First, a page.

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Tracing the infamous Ted Bundy’s Tacoma roots

Pictured: Infamous serial killer Ted Bundy — Photo courtesy of Wikimedia Commons

Scrolling through the annals of Logger history, it is easy to spot some famous alumni. From Rachel Martin of National Public Radio to Adam West of “Batman,” there is an abundance of well known Puget Sound alumni who have contributed immensely to popular culture, politics and society. If one former student takes the cake for most famous (or infamous), however, that honor would go to Tacoma’s very own Ted Bundy.

Yes, that’s right. One of the country’s most notorious killers walked through the same McIntyre hallways that you likely do yourself. Bundy, who took the lives of over 30 individuals in some of the nation’s most gruesome murders, is a peculiar and overlooked figure in the history of Pierce County.

Though Bundy’s story is a different era of Tacoma history, many of the relics of his past can still be found in the North End today.

Originally born in Vermont as Theodore Robert Cowell, Ted’s father left his mother soon after she became pregnant. His mother’s religious family saw this out-of-wedlock pregnancy as shameful, leading his grandparents to adopt Ted.

According to Bundy expert Kevin M. Sullivan, Bundy’s mother, Louise Cowell, was still intimately connected to him in these early years, playing a sister-like role. By the time he was 3 years old, Bundy’s mother was looking to start life anew. She moved herself and Ted to the North End of Tacoma, only a few blocks from the Tacoma Narrows Bridge.

The young family quickly fell in place in the new city. According to her obituary in USA Today and The Morning News, Louise got a job as a secretary in both the Communications and Theatre departments at Puget Sound, which she held until long after Bundy’s death. Within her first few months in Tacoma, Louise met Johnnie Bundy at a singles function at First Tacoma Methodist Church.

Not long after they met, Louise and Ted moved in with Johnnie and his four children in theirs home on 20th and Alder. Though not biologically related, Ted and Johnnie got along well, making the transition into his new family relatively easy. It was around this time that Ted changed his last name from Cowell to Bundy.

By all accounts, Bundy had a normal childhood. In her biographical account of Bundy, his co-worker from the National Suicide Hotline Ann Rule mentions that Bundy’s high school classmates thought of him as “well-liked and well-known.”

According to “America’s Serial Killers: Portraits in Evil,” when he was 14, however, a local girl, Ann Marie Burr, went missing from her home on 14th street and Junett. Bundy, who was the neighborhood paperboy, was rumored to be the assailant. Burr’s father claimed that he saw Bundy digging a hole in a construction site on the Puget Sound campus the morning Burr disappeared, stirring alarm that Bundy was involved in the kidnapping. Due to leads that traced Burr to Canada, this line of investigation was never formally pursued by the police. The case remains open, as no conclusive evidence has connected Bundy or anyone else to the crime.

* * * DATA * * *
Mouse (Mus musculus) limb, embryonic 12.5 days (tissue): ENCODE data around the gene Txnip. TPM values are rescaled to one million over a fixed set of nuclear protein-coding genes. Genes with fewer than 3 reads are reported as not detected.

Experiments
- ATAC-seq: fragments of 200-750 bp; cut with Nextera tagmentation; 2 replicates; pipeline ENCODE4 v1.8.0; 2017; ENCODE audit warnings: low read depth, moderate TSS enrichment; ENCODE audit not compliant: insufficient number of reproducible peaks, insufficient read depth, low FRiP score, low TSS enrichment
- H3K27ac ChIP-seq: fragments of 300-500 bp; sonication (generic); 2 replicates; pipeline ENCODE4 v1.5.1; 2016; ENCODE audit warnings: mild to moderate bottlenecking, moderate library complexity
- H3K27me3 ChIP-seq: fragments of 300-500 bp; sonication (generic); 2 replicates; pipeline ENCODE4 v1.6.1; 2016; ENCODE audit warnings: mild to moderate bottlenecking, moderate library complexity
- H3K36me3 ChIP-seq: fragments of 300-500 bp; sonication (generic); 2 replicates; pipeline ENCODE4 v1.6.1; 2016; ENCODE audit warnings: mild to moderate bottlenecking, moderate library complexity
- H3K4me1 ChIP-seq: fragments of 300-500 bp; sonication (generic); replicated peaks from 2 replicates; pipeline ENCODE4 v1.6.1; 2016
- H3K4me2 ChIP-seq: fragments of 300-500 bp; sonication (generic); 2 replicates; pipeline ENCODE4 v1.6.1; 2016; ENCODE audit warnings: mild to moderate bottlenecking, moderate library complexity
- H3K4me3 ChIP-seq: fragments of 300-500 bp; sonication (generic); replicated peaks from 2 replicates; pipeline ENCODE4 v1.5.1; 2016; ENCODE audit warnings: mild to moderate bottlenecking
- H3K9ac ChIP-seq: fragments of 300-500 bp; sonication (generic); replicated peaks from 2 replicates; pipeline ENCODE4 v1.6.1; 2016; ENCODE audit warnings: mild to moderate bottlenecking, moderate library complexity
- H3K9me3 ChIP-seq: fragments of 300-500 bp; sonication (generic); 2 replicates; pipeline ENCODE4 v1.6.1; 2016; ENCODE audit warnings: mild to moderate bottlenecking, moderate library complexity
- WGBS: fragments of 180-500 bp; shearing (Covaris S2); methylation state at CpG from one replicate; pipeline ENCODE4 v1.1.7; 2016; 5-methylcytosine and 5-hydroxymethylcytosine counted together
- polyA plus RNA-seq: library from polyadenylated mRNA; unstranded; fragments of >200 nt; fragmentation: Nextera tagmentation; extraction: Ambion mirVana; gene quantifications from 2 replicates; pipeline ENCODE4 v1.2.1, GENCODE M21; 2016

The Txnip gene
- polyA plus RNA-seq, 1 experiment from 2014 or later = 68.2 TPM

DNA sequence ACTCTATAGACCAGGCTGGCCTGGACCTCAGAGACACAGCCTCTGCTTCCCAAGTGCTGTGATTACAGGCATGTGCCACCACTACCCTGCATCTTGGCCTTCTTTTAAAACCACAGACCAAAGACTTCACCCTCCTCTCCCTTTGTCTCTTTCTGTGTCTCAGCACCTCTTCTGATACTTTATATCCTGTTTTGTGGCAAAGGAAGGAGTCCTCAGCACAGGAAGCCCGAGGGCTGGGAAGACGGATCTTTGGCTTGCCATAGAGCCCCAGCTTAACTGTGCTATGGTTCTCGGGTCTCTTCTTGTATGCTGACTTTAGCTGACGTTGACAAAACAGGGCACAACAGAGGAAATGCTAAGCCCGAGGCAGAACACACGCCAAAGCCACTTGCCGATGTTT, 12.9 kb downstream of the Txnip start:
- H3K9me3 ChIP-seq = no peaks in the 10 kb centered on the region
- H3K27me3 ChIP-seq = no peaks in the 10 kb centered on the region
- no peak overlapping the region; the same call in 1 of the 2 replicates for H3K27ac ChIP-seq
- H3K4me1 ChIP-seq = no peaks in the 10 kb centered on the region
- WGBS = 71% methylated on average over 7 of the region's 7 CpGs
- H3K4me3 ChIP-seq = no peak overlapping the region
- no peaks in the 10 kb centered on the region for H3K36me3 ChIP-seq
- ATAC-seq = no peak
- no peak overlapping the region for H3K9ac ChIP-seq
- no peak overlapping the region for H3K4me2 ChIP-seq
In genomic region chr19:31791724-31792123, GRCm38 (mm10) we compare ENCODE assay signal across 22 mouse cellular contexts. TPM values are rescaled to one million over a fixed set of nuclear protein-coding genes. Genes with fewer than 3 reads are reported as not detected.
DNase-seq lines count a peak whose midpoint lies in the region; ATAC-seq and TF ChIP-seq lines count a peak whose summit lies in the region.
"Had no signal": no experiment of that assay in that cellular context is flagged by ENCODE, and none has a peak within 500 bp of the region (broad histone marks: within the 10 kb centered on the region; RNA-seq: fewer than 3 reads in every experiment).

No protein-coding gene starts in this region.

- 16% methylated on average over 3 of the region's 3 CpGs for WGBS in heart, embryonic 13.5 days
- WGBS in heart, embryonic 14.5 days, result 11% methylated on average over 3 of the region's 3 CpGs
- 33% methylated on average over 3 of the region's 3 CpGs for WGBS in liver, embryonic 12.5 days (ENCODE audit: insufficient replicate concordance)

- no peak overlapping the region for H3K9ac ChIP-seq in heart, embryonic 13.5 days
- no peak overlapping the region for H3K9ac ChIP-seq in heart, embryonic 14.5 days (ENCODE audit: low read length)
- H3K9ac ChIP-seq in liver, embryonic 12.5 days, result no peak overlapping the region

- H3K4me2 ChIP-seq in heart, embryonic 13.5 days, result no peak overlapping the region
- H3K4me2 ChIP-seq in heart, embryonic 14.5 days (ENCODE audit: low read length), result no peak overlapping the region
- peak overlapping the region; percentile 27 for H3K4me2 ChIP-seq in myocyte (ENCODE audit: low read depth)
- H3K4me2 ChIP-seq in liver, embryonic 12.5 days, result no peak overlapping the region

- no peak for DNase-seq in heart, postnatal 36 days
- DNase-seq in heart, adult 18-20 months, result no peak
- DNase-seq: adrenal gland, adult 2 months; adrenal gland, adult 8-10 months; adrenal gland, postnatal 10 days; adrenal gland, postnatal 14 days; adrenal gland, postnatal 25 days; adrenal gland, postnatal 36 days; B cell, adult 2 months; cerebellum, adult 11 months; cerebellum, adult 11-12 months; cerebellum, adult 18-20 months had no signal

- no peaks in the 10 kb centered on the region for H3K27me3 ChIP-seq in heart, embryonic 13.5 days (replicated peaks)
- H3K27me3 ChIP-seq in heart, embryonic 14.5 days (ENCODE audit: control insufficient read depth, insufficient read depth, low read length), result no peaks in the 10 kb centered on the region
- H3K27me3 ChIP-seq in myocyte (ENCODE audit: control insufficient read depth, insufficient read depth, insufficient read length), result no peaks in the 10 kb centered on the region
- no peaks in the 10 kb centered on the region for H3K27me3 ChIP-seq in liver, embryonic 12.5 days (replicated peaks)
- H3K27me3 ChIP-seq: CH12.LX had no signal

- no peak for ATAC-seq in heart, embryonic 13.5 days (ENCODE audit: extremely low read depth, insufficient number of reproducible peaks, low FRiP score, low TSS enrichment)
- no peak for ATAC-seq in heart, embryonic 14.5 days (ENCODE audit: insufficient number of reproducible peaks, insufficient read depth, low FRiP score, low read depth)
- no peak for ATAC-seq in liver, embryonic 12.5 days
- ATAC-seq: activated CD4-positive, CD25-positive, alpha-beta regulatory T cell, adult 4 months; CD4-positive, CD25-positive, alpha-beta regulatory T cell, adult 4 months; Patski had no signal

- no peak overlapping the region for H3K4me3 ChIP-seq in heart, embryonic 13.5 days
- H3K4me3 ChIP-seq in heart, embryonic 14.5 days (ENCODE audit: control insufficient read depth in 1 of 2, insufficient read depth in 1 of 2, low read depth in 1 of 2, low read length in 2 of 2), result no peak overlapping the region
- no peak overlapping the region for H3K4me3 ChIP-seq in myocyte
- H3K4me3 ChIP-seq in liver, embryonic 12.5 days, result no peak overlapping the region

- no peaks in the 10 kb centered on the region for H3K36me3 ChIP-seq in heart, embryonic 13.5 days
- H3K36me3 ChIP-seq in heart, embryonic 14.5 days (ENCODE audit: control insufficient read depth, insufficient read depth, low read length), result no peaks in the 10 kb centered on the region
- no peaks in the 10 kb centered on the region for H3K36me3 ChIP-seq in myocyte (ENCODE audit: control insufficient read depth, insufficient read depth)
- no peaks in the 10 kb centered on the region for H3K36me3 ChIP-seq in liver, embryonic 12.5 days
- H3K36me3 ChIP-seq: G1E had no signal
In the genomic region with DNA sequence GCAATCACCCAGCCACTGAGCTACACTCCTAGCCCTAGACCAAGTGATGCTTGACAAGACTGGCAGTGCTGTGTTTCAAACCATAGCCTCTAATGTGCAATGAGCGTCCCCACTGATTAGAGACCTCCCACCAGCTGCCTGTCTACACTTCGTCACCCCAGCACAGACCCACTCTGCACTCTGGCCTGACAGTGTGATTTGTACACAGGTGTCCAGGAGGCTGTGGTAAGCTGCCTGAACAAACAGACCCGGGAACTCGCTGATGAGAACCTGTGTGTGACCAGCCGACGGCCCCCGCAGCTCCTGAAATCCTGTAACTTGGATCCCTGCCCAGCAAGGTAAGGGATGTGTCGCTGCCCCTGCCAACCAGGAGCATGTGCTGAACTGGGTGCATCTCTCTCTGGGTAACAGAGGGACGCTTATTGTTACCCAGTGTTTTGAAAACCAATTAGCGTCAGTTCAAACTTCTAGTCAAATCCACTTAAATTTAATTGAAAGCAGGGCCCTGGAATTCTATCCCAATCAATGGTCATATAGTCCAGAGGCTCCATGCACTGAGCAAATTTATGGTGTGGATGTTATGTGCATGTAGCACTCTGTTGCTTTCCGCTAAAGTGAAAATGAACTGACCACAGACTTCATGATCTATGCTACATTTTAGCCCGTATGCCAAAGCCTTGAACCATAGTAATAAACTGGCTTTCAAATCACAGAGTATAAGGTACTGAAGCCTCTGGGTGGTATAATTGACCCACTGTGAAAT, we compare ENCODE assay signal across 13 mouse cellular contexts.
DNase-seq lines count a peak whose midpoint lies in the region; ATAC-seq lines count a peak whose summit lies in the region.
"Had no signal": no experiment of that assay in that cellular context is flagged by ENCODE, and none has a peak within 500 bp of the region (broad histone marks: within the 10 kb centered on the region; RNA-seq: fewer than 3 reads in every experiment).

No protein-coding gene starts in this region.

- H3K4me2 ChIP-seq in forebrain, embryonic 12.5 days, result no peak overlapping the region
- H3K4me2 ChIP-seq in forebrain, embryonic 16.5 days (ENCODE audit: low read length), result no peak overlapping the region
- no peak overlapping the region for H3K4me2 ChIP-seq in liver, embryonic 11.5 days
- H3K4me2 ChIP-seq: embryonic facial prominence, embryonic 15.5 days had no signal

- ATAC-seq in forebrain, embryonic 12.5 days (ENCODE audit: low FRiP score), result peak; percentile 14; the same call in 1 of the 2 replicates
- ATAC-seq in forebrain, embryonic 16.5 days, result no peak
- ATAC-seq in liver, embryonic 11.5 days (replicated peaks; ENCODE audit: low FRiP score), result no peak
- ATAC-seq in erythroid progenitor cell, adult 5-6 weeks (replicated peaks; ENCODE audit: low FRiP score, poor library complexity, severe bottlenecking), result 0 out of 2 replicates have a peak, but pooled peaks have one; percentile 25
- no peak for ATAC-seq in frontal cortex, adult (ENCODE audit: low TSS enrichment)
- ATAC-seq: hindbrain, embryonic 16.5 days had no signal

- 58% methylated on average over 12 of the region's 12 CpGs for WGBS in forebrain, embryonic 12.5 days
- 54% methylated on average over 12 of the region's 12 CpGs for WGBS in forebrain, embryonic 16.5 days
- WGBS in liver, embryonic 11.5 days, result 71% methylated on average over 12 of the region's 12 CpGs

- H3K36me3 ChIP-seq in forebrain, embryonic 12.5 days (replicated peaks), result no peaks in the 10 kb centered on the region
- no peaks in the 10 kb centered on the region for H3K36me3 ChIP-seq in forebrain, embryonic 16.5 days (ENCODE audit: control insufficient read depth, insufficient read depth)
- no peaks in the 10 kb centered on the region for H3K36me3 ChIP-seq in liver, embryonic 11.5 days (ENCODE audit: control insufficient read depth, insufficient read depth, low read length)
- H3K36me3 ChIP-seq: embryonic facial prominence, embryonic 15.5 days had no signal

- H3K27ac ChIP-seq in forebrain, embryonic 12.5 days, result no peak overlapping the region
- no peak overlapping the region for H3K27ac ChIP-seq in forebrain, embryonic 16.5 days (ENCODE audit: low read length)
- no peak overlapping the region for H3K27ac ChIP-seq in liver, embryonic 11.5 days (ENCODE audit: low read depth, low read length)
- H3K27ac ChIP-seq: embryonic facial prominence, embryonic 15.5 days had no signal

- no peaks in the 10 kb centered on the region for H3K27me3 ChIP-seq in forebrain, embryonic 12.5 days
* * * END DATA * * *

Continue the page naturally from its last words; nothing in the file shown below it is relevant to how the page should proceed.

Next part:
Four years after the Burr disappearance, Bundy graduated from Woodrow Wilson High School and enrolled at the University of Puget Sound. Though school legend claims that Bundy either lived in Schiff or Anderson/Langdon, he actually lived with his family in their 20th street home.

Bundy’s collegiate career was sporadic, to say the least. After a year at Puget Sound, he transferred to the University of Washington (UW) at Seattle to study Chinese. He later dropped out and proceeded to work various minimum wage jobs across Seattle while volunteering on Nelson Rockefeller’s presidential campaign. His fervor for the campaign eventually lead to Bundy’s attending the 1970 Republican National Convention.

After briefly attending Temple University and later re-enrolling at UW, Bundy finally graduated with a degree in psychology. In 1973, he enrolled in the first class of University of Puget Sound Law School. Unfortunately, Bundy’s law school career was reflective of the rest of his college days; after only a year, he dropped out. Soon after, he found work as (ironically) the assistant director of the Seattle Crime Prevention Advisory Commission.

It was around this time that women started going missing from all over the Northwest. Though there is no confirmed first victim, the January 1974 kidnapping of University of Washington student Karen Sparks was at least the first attempted murder. Sparks, who was beaten unconscious in her apartment, managed to survive with severe permanent disabilities.

Later in February, Bundy broke into the apartment of Lynda Healy, another University of Washington student. Similarly, he beat her — this time to death — and dragged her body to his home to be buried.

Not long after these two incidents, Bundy’s tenure in the Northwest ended, as he moved between Colorado, Idaho and Utah, continuing on his binge of killings. To this day, there is no concrete number of how many people Bundy killed, though experts pin it around 30.

As generations pass, the Bundy name is fading from a household icon of the macabre to near folktale status. Archivists from the Tacoma Public Library note that “Bundy’s yearbooks had his photos torn out, as a souvenir of sort” but nowadays, they’re rarely even asked about him. For now, it seems that Tacoma has put the matter of Bundy to bed, and that, we’ll say is a good thing.

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